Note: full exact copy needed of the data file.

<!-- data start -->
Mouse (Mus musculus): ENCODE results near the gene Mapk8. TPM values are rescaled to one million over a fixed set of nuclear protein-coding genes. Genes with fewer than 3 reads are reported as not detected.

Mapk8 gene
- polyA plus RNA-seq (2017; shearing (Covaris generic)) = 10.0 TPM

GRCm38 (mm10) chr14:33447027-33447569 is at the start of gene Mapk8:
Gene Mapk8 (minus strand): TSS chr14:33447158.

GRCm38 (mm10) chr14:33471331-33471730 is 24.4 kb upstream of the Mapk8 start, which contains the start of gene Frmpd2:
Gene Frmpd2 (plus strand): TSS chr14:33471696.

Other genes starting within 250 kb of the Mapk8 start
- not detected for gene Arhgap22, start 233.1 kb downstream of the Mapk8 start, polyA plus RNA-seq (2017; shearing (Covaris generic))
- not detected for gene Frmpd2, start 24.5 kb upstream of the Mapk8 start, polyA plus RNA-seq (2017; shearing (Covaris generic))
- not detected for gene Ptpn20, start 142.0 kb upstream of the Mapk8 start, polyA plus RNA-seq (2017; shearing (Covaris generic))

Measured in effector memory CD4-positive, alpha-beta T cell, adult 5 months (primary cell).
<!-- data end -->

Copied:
Mouse (Mus musculus): ENCODE results near the gene Mapk8. TPM values are rescaled to one million over a fixed set of nuclear protein-coding genes. Genes with fewer than 3 reads are reported as not detected.

Mapk8 gene
- polyA plus RNA-seq (2017; shearing (Covaris generic)) = 10.0 TPM

GRCm38 (mm10) chr14:33447027-33447569 is at the start of gene Mapk8:
Gene Mapk8 (minus strand): TSS chr14:33447158.

GRCm38 (mm10) chr14:33471331-33471730 is 24.4 kb upstream of the Mapk8 start, which contains the start of gene Frmpd2:
Gene Frmpd2 (plus strand): TSS chr14:33471696.

Other genes starting within 250 kb of the Mapk8 start
- not detected for gene Arhgap22, start 233.1 kb downstream of the Mapk8 start, polyA plus RNA-seq (2017; shearing (Covaris generic))
- not detected for gene Frmpd2, start 24.5 kb upstream of the Mapk8 start, polyA plus RNA-seq (2017; shearing (Covaris generic))
- not detected for gene Ptpn20, start 142.0 kb upstream of the Mapk8 start, polyA plus RNA-seq (2017; shearing (Covaris generic))

Measured in effector memory CD4-positive, alpha-beta T cell, adult 5 months (primary cell).